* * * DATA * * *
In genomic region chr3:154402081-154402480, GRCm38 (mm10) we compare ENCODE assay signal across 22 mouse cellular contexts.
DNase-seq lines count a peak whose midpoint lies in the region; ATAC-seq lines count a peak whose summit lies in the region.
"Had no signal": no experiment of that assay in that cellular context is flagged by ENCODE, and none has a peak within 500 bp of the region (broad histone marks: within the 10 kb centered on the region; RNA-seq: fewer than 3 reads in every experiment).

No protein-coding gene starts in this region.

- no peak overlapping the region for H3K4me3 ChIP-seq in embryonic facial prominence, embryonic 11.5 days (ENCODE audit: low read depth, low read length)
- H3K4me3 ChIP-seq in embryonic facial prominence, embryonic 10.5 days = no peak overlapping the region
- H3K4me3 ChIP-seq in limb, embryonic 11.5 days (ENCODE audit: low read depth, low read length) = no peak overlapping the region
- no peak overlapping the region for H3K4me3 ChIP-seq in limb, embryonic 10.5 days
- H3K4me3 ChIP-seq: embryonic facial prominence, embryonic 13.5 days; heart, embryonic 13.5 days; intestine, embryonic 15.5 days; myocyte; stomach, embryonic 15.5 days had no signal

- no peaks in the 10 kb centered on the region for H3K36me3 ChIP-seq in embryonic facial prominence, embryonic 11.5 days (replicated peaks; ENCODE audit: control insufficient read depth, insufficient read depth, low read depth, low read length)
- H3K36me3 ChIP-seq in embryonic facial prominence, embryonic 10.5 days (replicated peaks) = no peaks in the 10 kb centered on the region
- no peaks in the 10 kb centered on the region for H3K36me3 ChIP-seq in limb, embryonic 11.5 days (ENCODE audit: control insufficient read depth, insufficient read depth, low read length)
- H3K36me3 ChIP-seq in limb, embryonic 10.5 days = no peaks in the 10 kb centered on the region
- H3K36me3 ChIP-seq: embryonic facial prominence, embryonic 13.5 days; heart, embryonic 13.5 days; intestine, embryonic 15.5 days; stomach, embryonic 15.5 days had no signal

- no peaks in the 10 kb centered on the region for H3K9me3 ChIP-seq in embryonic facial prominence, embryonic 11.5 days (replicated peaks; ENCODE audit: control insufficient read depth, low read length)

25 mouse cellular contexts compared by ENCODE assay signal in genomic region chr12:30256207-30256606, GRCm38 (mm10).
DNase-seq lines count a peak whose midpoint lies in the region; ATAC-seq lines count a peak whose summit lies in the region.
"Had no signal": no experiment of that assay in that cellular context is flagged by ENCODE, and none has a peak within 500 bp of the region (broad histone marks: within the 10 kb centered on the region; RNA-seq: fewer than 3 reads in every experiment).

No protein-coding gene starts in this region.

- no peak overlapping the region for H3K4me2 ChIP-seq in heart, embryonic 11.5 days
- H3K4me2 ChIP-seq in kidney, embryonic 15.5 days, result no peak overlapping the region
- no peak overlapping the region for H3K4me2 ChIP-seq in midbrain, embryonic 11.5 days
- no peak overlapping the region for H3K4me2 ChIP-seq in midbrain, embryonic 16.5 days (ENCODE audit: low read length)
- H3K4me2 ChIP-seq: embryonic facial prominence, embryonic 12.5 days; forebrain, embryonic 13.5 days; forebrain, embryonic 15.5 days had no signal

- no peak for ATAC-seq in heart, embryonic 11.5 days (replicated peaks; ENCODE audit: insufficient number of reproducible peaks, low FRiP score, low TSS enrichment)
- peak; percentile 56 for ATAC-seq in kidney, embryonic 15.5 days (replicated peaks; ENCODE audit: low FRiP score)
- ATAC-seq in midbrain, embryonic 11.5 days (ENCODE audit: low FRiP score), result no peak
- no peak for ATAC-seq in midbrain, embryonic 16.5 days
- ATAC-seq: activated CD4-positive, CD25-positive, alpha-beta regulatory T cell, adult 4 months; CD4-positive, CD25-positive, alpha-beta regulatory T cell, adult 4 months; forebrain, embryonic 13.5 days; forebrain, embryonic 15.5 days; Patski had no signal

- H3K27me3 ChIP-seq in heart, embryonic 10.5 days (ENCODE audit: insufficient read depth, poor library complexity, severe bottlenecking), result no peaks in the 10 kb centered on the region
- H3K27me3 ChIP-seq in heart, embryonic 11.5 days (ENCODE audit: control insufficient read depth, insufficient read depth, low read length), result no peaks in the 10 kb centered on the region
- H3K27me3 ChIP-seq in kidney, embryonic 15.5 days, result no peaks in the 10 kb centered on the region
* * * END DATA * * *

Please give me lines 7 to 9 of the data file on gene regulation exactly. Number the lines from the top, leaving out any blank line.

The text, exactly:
- H3K4me3 ChIP-seq in limb, embryonic 11.5 days (ENCODE audit: low read depth, low read length) = no peak overlapping the region
- no peak overlapping the region for H3K4me3 ChIP-seq in limb, embryonic 10.5 days
- H3K4me3 ChIP-seq: embryonic facial prominence, embryonic 13.5 days; heart, embryonic 13.5 days; intestine, embryonic 15.5 days; myocyte; stomach, embryonic 15.5 days had no signal